In fact, the implicit statement that these are the largest stumbling blocks you’ve encountered is a testament to me about how relatively seamless it is to move to Julia from Python. Imagine how much more difficult and “inconvenient” you might find it when trying out a language with a steeper initial learning curve, like e.g. OCaml


Not really trying to pile on, but I just got curious so I compiled a list of string concatenation operators across a bunch of languages. If any of these are incorrect, blame ChatGPT :slight_smile:

Some languages (C,, Lisp-y ones) do not have infix operators for string concatenation at all.

  • Maple uses ||
  • Mathematica and Gap use <>
  • Agda, Idris, Erlang, Haskell, Elm, Zig all use ++
  • F#, OCaml use ^
  • Ada, Nim use &
  • Fortran uses //
  • Lua has ..
  • Perl has .
  • Smalltalk has ,

And of course many popular languages use +, including C++, Python, Java, Go, Ruby, Typescript, Rust, Solidity, R, Swift etc.

So while it does seem to be true that Julia is a bit of an outlier in using specifically *, there are plenty of other examples of languages choosing to diverge from +.


When I learned Spanish, I found all sorts of quirks that were unintuitive and frustrating. I found it hard to turn my English words into something coherent.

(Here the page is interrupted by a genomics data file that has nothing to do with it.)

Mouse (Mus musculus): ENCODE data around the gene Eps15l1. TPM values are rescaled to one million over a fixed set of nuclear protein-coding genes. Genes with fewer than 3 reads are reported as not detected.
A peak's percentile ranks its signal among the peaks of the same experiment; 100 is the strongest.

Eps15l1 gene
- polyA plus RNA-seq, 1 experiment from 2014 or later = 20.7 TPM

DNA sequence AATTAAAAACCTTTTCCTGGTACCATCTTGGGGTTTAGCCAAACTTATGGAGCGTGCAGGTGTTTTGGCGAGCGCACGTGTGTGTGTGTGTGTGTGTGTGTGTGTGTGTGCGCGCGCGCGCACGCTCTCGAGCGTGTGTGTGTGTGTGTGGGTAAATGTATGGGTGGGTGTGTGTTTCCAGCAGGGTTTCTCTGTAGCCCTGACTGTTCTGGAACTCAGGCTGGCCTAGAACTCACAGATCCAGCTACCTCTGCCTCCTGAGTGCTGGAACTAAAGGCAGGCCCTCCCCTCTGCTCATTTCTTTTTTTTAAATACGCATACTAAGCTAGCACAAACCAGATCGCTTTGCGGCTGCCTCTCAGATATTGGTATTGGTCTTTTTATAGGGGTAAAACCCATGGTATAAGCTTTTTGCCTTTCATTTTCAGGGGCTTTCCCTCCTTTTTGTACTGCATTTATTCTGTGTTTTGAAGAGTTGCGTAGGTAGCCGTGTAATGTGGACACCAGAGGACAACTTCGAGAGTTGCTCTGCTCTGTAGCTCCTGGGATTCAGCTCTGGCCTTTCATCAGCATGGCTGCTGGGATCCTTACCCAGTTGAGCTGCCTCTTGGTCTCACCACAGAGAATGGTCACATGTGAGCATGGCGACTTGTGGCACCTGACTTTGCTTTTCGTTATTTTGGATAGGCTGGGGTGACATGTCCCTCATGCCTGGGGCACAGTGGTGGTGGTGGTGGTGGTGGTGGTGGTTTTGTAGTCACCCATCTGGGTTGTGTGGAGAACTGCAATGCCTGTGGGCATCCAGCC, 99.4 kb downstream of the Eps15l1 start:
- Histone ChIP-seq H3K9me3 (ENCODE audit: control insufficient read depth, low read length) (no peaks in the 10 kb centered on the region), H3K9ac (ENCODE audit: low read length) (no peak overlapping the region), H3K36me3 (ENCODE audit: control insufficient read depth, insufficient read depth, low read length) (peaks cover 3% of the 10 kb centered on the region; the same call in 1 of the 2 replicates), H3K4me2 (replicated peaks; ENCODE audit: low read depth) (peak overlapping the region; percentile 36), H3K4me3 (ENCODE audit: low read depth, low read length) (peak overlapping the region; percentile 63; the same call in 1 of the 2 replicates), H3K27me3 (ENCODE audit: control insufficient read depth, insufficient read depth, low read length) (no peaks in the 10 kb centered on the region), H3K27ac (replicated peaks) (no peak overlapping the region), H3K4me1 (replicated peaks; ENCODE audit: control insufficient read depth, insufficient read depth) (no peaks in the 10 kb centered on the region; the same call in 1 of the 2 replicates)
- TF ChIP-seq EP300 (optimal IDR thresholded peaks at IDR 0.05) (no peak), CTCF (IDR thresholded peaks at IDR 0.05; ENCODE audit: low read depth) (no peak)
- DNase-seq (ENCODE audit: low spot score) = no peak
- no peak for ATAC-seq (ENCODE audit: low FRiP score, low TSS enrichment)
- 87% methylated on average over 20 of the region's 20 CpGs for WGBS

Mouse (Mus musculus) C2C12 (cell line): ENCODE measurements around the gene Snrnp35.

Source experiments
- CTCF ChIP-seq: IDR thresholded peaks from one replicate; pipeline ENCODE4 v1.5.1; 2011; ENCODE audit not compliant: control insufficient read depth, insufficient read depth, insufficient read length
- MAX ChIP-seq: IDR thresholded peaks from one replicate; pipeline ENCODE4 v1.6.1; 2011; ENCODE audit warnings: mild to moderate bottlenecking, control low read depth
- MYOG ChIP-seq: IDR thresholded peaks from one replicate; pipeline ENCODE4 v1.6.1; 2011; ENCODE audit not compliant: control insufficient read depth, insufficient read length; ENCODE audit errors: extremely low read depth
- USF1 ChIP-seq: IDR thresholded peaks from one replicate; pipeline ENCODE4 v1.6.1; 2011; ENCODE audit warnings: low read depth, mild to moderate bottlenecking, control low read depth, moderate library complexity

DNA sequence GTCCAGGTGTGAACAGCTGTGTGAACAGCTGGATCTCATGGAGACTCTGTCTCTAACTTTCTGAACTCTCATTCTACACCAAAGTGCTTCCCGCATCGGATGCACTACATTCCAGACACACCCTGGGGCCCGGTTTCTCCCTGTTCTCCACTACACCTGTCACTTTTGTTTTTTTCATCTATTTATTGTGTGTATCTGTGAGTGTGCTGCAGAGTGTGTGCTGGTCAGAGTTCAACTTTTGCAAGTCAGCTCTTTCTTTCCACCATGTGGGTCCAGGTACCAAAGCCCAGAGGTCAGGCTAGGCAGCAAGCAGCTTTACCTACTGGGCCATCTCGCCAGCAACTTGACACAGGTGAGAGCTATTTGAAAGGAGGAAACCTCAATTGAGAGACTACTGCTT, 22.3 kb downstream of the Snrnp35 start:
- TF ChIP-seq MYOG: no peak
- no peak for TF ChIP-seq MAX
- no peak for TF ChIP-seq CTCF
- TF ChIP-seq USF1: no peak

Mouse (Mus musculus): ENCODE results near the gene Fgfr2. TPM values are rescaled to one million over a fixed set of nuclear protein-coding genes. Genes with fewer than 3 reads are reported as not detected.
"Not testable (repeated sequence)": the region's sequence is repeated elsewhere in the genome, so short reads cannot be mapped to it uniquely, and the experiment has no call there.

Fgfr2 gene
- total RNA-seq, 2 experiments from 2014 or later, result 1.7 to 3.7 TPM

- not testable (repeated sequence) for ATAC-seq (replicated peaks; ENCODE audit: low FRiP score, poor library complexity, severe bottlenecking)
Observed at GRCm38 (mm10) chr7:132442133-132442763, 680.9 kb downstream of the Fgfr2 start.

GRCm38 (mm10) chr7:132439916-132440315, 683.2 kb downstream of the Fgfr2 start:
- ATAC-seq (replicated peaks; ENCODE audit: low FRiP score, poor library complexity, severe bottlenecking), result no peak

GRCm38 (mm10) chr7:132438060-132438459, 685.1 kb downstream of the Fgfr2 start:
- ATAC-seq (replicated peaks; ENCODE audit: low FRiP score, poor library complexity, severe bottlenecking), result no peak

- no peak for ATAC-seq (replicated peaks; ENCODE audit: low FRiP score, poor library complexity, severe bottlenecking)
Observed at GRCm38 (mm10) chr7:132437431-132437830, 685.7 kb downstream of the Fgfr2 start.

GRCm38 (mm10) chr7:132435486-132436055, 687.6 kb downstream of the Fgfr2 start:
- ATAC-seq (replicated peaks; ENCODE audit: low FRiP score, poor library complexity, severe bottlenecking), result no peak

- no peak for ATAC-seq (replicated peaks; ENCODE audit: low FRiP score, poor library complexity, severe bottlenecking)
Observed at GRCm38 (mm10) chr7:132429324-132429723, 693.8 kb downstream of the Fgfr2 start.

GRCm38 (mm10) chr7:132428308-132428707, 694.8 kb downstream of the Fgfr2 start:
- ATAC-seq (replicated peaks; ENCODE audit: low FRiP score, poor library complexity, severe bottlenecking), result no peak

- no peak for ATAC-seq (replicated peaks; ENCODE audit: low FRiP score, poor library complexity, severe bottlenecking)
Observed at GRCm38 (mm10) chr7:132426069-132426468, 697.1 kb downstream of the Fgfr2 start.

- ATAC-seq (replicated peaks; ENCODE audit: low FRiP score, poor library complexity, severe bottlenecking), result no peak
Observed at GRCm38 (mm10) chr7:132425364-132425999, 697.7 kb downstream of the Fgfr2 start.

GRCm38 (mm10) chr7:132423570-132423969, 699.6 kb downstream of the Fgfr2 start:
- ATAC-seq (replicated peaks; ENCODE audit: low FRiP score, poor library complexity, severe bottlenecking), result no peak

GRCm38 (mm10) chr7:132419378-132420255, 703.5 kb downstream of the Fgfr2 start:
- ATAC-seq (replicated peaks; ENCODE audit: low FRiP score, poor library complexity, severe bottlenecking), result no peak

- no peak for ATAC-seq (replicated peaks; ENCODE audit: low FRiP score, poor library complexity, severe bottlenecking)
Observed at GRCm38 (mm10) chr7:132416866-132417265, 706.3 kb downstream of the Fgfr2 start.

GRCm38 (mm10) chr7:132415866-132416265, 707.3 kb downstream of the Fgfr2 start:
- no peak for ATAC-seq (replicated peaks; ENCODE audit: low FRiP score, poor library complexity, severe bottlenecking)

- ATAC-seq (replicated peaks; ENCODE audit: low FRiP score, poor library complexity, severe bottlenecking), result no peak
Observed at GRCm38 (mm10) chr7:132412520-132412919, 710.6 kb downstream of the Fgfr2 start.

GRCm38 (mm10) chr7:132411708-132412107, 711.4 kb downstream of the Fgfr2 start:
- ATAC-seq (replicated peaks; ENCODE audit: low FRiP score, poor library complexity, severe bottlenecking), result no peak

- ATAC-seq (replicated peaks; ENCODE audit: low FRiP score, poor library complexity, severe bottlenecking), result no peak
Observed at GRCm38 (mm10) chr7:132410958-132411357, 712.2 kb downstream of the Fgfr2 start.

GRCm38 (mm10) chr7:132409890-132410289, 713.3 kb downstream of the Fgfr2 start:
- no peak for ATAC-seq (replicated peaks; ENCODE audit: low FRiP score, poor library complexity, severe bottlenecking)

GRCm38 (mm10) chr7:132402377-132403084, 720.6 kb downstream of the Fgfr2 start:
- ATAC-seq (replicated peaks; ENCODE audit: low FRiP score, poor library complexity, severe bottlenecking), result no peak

Likewise, when I came from Python to Julia, I frequently had problems that were generally of the form “How to I translate X thing from
how I’d write it in Python to Julia?”

Why does Spanish have so many verb conjugations? Why does Julia use full length keywords? There are reasons for both, but more importantly, it just is what it is.

The important thing to do when learning any language is to learn the fundamentals well enough that you aren’t thinking in your native tongue and then translating.


I think the more interesting question to ask here is: why do most established languages use zero-based indexing?

When you understand that, and then you learn how modern compilers make it unnecessary, then the question should become: why don’t more modern languages use 1-based indexing instead, as we do naturally in life anyway?

Indexing an n-dimensional collection is so much more natural with 1:n than 0:n-1 or Python’s 0:n with last element excluded.


Overloading the multiplication operator for concatenation doesn’t make that much sense, I don’t think it’s worth defending. Better than + though.

Btw @adienes Where did you get that impressive list?

You should probably read Noteworthy Differences from other Languages · The Julia Language.